Vanderbilt Law Review


Paul Finkelman

First Page



His thirty-two years on the Supreme Court make him one of the twelve longest serving Justices in history. At the time of his death, he was the third longest serving Justice in the history of the Court, and he is sixth in length of service among all Justices who served before the twentieth century. He wrote about 240 majority opinions and about sixty separate concurring and dissenting opinions. Yet he is about as obscure a Justice as there has ever been. Few Justices have worked so hard for such a long period of time, and yet had so little impact on the Court."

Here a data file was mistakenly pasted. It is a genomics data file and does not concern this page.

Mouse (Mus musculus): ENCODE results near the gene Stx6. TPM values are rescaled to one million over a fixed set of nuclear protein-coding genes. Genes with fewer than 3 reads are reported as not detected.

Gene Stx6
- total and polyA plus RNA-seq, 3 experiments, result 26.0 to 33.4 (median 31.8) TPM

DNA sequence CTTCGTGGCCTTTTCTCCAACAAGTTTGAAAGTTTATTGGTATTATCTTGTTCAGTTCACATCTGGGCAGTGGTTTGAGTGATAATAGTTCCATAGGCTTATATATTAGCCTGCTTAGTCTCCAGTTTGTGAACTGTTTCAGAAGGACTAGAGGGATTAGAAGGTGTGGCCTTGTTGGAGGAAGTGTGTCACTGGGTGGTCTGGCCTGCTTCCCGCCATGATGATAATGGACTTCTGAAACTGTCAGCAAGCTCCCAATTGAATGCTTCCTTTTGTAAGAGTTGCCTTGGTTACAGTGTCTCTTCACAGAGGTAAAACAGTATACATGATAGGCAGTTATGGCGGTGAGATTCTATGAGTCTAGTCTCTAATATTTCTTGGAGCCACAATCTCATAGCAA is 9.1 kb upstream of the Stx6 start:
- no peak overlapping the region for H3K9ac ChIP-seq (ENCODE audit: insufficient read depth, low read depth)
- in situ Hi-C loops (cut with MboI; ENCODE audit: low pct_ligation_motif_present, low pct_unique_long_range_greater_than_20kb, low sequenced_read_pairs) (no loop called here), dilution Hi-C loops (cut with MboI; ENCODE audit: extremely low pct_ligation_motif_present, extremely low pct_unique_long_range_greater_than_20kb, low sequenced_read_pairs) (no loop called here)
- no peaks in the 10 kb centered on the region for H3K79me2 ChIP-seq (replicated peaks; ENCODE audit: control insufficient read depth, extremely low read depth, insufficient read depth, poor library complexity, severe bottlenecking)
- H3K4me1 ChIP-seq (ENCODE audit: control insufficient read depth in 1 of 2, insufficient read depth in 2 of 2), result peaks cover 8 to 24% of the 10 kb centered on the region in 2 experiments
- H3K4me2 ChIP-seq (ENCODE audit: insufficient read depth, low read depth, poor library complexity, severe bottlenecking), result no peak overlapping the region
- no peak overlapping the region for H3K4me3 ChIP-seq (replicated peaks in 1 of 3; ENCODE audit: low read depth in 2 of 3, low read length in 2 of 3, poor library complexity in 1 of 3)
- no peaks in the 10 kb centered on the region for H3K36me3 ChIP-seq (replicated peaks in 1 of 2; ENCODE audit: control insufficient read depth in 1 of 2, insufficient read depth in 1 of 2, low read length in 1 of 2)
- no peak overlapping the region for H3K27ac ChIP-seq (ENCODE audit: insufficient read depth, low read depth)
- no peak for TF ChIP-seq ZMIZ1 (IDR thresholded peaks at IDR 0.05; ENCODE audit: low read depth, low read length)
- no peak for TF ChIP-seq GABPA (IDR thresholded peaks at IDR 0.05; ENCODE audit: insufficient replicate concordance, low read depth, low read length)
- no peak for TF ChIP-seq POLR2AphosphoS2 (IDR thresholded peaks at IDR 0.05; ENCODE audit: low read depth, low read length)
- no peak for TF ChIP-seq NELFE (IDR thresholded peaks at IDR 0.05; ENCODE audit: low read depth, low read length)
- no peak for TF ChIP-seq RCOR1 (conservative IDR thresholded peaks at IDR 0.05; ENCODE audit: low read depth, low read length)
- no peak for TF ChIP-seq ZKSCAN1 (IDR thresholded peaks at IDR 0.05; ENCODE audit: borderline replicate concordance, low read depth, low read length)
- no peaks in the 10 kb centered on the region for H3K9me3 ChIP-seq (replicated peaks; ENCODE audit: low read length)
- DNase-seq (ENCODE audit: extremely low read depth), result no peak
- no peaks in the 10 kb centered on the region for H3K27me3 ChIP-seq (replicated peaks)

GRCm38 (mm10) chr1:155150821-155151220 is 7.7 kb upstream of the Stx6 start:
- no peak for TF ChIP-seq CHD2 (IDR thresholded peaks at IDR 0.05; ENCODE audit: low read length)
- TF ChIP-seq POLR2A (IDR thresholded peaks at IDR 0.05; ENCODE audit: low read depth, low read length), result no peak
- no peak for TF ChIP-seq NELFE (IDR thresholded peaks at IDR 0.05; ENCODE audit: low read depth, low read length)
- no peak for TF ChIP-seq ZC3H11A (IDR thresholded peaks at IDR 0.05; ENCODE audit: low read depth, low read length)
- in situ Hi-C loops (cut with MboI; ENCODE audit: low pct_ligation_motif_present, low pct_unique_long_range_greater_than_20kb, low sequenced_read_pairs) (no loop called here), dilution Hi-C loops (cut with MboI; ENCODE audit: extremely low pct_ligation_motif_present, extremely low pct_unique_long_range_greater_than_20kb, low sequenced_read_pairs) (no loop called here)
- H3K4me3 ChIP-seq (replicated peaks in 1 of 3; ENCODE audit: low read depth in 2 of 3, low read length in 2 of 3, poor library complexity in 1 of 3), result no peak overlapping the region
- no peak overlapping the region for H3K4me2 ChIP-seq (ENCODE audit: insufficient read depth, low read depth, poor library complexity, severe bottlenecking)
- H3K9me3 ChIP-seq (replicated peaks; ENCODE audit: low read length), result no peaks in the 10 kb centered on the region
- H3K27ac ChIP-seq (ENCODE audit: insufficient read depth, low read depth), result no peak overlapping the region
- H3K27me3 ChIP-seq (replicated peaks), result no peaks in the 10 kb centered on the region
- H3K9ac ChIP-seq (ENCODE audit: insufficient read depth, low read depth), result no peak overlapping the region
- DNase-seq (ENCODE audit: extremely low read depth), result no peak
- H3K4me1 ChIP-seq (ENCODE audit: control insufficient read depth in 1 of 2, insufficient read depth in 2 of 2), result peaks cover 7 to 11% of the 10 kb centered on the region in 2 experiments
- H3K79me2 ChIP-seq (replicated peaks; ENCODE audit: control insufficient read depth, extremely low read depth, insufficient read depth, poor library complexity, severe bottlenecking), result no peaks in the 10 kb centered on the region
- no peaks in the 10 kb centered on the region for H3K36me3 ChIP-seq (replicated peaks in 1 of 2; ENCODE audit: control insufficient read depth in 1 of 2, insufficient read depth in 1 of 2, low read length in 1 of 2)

How do we appreciate the "underappreciated" John McLean? It cannot be through his majority opinions-even the handful of majority opinions he wrote in important cases, such as Wheaton v. Peters, Briscoe v. Bank of Kentucky, The Passenger Cases, and Pennsylvania v. Wheeling Bridge Co., are relatively insignificant. These cases are famous for the political, economic, and constitutional issues that brought them to the Court, but not for the jurisprudence or the reasoning of their majority opinions. Rather, McLean's importance comes from three aspects of his career: 1) his unusual political aspirations and activities while serving on the bench; 2) his support for a national commerce power and a flexible approach to economic development that contrasted with the states' rights anti-nationalism of Taney and a majority of the antebellum Court; and 3) his moderate antislavery jurisprudence, which he combined with a defense of northern interests on a Court dominated by Southerners and northern supporters of slavery.